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The Return of the Century
As members of the League staff head to Maryland to ride in the Sea Gull Century this weekend, our thoughts are with the six people injured — some severely — after a driver harassed and then drove into the group on a training ride. Everyone riding a bike has the right to be on the road and to get home safely, whether we are riding for fitness or riding home from the grocery store. Everyone of us on a bike has the right to ride and to not be harassed, whether we’re in rural Texas or on a downtown city street.
We’ve been looking forward to the Sea Gull Century because it encapsulates so much of what we love about riding: challenging ourselves, long days in the saddle, and communities coming together around our shared love of biking. Because we believe life is better when more people ride bikes — spandex or no, flat pedals or no, fixie or no, and on and on — the League will continue fighting for and protecting your right to the road.
Read on to learn more about the Sea Gull Century in this article that appears in our current edition of our American Bicyclist magazine. American Bicyclist is one of the many benefits of League membership (members, keep an eye on your mailboxes!) Not a member? Consider joining to receive the magazine and support our work.
Who doesn’t love a good century ride? The endurance challenge, visiting new and scenic vistas, riding along country roads, and the feeling of a grand shared experience. While the pandemic may have pushed many of us to test our personal limits, we can’t help but sorely miss the camaraderie of a big cycling event.
This year, myself and several League staffers are breaking free of our lonely training routes with the Sea Gull Century on October 9, produced by Salisbury University. Now in its 33rd year, the Sea Gull Century features a traditional 100-mile course, a metric century (63-mile) course, and a virtual option, as well. Both in-person options offer a fun and encouraging vibe through the bucolic Eastern Shore: the 63-mile route visits downtown Pokomoke while the full century passes through Assateague State Park, home to a wide variety of marine bird species and the famed Assateague wild horses.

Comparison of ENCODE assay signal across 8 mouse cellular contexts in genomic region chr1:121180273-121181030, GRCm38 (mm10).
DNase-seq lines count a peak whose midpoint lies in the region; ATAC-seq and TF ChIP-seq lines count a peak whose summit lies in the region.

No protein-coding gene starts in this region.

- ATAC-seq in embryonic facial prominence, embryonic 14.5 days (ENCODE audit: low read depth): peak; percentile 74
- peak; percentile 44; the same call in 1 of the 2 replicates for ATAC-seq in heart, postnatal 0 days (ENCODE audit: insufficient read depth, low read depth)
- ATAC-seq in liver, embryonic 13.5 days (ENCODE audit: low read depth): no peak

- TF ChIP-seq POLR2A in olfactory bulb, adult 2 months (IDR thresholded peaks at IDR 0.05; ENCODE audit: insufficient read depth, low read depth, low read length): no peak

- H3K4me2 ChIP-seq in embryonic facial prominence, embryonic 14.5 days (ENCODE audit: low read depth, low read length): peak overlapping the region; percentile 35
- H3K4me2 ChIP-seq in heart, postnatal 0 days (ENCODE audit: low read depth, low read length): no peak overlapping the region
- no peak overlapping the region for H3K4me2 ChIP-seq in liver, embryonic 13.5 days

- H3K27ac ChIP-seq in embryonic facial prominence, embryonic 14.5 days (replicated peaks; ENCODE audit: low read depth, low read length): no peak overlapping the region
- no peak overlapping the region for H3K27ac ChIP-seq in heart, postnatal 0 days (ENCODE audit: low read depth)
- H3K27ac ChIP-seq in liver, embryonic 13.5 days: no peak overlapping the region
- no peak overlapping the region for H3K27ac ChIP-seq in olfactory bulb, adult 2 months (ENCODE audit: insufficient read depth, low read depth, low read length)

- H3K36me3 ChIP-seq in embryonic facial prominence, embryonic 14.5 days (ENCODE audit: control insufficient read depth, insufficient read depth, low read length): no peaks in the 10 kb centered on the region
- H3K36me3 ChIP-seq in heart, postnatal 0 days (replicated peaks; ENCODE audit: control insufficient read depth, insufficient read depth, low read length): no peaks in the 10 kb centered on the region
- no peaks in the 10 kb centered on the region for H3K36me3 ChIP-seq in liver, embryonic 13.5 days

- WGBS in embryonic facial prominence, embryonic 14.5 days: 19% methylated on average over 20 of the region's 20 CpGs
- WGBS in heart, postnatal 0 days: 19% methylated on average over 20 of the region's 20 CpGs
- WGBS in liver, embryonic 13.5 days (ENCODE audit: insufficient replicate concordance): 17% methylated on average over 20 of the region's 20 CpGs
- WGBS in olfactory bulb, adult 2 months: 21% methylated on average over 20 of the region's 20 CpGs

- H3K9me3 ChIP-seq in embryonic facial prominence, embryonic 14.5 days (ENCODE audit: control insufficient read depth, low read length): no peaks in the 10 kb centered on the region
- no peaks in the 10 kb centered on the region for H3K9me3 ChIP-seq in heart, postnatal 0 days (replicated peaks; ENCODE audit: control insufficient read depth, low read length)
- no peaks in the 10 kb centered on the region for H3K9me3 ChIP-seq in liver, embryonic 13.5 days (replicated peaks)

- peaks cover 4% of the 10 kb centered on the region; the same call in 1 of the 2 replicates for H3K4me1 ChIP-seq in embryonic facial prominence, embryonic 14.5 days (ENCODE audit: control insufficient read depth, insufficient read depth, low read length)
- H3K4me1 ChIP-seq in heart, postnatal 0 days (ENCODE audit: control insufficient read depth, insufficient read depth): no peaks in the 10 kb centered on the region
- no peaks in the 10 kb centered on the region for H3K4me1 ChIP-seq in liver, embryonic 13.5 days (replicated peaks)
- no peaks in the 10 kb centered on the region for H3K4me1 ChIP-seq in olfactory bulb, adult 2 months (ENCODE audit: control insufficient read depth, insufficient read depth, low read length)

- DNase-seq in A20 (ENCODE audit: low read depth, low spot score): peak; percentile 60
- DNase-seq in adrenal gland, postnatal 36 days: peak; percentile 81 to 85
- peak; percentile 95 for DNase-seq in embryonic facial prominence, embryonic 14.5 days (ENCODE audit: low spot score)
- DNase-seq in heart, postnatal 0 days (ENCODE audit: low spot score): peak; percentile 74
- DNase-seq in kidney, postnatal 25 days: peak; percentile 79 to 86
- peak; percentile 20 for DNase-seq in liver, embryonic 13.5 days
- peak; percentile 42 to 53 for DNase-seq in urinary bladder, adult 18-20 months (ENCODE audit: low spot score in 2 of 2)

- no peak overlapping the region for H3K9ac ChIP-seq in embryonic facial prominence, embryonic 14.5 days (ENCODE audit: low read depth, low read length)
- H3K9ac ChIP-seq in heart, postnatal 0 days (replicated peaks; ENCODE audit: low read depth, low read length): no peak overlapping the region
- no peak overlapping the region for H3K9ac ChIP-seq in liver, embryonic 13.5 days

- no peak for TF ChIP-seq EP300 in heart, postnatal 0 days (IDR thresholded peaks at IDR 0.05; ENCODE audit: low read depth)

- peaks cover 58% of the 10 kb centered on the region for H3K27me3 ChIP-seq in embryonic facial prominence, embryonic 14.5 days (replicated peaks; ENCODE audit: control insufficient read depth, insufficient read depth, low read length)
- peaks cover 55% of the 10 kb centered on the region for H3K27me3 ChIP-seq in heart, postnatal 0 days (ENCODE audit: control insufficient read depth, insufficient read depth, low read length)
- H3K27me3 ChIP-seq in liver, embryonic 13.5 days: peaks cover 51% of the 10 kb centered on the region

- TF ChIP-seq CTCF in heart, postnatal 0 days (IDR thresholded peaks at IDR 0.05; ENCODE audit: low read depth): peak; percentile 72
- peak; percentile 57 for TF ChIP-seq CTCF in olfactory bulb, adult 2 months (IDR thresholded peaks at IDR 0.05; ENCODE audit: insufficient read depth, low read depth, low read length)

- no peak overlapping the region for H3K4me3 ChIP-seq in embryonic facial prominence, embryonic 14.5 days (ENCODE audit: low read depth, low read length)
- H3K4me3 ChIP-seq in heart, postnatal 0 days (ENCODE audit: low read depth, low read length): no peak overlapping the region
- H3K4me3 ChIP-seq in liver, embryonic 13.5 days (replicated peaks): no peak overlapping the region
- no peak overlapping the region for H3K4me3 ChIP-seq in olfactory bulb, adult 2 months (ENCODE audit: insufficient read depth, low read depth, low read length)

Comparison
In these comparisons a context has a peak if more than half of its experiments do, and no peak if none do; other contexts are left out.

Did you know? Salisbury University is also a Bronze-level Bicycle Friendly University. Find where your alma mater or hometown college ranks: bikeleague.org/university
In a typical year, up to 8,000 riders enjoy a relaxed pace on the relatively flat roads of the Eastern Shore’s seminal event. This year, following covid-19 protocols, ridership is capped at 4,000. The route is fully-supported by staff and volunteers at Salisbury University. Riders will pass through Salisbury, Worcester and Somerset counties, passing small towns, wineries and wellplenished rest stops.
If you can’t make it to Maryland this October, riders anywhere can register for the virtual century ride, which can be completed in up-to seven days, indoors or out. Riders will enjoy a virtual bib number, merch coupon, social media filters and rider resources.
During the weekend, the Eastern Shore comes alive with concerts, the downtown Pocomoke Fall Festival, and even a lobster sale. What’s more, the Sea Gull Century is produced for the benefit of dozens of area charities, funding scholarships and grants at Salisbury University and non-profits like the Salisbury Zoo, Big Brothers Big Sisters, and even the League of American Bicyclists.
Meet League staffers at the Tour of the Shore reception on Friday, October 8, from 4-6pm and join us for the ride bright and early Saturday morning.
More information about the Sea Gull Century can be found at www.seagullcentury.org. For low-cost and high-quality bike shipping, be sure to visit League sponsor BikeFlights.com (League members get a discount!)